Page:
I am very excited to have made the finals of the prestigious Association of Photography Awards with my images 'Barracks of Belgrade' a series of images I captured documenting refugees in Serbia published with Grazia UK.
The Barracks of Belgrade is part of an ongoing project covering the refugee crisis in Europe. Nearly 2000 migrants, mainly from Syria, Iraq and Afghanistan were living in a series of large brick warehouses known as the Barracks, tucked away behind the city's main transport hub. When I visited temperatures had dropped to -16, migrants were burning highly toxic creosote-soaked railway sleepers to try and stay alive.
The Serbian Government requested charities to stop giving out aid so as not to encourage more arrivals so these people had no toilets, no water and no beds. They were living amongst human excrement amid piles of stinking rubbish. It was possibly one of the most desperate situations I've seen. As the borders of Europe had been slammed shut, smugglers were their only hope of escape.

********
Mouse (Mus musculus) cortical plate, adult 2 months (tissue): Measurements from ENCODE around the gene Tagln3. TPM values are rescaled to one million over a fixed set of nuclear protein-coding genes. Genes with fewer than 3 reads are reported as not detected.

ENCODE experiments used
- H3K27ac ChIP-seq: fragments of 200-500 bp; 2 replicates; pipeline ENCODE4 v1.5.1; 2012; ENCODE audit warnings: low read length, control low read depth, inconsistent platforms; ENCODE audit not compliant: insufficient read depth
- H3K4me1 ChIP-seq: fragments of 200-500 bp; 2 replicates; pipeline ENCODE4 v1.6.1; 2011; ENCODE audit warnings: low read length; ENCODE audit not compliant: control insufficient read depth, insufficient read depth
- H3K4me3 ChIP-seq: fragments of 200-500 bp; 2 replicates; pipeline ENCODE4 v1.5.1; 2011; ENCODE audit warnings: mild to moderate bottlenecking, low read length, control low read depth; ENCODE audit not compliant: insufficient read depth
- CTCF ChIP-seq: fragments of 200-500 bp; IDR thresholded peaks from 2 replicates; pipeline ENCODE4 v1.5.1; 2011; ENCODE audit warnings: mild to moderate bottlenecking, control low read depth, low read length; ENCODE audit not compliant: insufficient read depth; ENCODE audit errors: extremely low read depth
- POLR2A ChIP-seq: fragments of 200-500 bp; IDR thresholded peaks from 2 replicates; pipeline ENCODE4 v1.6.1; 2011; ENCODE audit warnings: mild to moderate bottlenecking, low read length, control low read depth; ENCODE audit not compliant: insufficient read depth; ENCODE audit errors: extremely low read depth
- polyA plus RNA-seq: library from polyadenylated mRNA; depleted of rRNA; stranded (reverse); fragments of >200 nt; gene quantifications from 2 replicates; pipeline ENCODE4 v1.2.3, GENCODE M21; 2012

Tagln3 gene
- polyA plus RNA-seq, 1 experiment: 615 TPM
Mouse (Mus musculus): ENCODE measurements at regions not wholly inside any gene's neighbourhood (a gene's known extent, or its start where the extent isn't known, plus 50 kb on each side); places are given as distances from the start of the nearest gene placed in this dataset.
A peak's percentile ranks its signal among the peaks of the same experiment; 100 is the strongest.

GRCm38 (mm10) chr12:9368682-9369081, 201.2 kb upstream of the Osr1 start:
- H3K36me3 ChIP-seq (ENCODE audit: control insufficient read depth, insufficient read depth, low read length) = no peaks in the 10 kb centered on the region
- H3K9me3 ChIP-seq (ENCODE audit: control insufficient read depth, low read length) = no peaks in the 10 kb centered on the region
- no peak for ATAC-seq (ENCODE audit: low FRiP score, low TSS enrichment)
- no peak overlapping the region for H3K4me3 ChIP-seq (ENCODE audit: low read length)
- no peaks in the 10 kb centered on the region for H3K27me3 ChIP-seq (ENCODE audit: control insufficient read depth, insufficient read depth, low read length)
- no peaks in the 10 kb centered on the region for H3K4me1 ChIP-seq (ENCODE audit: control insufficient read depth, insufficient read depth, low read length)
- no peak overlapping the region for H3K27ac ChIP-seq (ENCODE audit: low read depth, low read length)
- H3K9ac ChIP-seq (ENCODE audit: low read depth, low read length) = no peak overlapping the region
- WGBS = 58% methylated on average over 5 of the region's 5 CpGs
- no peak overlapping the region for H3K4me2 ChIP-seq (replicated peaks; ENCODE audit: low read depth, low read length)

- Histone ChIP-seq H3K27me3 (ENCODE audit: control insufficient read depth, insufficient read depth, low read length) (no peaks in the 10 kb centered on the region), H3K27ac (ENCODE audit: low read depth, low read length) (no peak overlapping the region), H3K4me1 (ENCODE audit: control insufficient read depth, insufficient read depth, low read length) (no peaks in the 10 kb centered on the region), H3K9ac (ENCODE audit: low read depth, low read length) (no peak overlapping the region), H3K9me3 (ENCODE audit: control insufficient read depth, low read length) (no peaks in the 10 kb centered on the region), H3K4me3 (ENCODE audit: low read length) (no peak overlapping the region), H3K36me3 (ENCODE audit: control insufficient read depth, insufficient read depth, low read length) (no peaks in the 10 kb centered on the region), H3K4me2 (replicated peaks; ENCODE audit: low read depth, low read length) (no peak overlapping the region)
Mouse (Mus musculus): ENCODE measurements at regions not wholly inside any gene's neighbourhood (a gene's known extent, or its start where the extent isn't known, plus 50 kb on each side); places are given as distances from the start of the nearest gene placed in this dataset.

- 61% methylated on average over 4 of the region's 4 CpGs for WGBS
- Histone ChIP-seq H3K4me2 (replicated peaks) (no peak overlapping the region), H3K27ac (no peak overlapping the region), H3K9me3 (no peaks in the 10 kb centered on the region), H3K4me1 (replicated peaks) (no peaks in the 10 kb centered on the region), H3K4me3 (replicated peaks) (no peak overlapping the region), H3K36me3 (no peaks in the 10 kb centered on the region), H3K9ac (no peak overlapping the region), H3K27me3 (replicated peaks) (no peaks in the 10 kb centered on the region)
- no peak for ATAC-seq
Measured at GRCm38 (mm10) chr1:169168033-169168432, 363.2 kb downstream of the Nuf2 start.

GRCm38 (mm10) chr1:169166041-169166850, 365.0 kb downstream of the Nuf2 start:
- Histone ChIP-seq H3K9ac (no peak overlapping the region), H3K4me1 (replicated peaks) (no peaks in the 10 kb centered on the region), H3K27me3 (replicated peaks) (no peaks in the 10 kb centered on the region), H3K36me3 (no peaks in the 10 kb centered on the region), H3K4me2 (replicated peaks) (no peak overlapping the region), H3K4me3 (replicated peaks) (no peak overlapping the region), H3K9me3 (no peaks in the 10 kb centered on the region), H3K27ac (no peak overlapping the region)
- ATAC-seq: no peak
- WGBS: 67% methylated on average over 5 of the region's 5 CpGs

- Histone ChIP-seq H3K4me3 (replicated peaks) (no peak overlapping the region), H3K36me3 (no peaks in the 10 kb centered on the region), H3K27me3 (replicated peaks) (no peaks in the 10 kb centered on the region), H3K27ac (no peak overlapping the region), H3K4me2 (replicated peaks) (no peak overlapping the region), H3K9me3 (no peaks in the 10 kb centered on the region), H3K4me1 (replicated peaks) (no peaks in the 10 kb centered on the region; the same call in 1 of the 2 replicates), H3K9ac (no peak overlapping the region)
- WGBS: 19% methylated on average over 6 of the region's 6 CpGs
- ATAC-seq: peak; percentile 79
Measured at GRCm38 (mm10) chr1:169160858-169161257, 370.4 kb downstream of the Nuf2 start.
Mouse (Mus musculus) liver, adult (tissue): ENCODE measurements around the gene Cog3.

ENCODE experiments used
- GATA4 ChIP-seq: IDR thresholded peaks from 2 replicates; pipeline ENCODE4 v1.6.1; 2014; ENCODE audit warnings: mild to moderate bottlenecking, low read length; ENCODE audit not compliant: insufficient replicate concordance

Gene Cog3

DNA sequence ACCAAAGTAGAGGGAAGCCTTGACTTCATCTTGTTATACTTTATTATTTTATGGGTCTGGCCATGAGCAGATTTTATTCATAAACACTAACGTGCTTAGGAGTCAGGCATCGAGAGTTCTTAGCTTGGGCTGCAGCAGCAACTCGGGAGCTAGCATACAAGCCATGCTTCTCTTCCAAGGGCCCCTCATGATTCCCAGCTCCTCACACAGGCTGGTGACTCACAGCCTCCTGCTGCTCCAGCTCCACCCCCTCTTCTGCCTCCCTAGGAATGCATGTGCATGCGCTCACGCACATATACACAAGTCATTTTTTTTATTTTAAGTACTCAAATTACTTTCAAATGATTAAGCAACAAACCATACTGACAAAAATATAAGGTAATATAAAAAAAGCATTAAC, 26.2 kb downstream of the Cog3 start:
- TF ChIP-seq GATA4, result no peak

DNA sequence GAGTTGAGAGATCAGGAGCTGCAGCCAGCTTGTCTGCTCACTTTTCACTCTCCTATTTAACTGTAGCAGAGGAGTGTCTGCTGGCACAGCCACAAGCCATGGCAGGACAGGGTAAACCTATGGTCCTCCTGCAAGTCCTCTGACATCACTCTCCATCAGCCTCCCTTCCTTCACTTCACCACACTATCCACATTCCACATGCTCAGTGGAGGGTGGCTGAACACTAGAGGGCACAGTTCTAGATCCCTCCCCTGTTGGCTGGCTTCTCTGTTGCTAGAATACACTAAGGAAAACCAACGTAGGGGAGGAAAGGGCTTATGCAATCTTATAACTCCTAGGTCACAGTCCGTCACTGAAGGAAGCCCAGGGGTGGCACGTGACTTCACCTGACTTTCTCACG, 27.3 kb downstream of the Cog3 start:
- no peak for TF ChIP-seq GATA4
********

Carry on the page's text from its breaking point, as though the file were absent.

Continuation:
I photographed many people who had made a break for the border only to be captured and beaten by the police. They told me stories of how they had their phones - their lifeline to their world back home - smashed by the authorities and their shoes removed so they were forced to walk barefoot back through the snow to the Barracks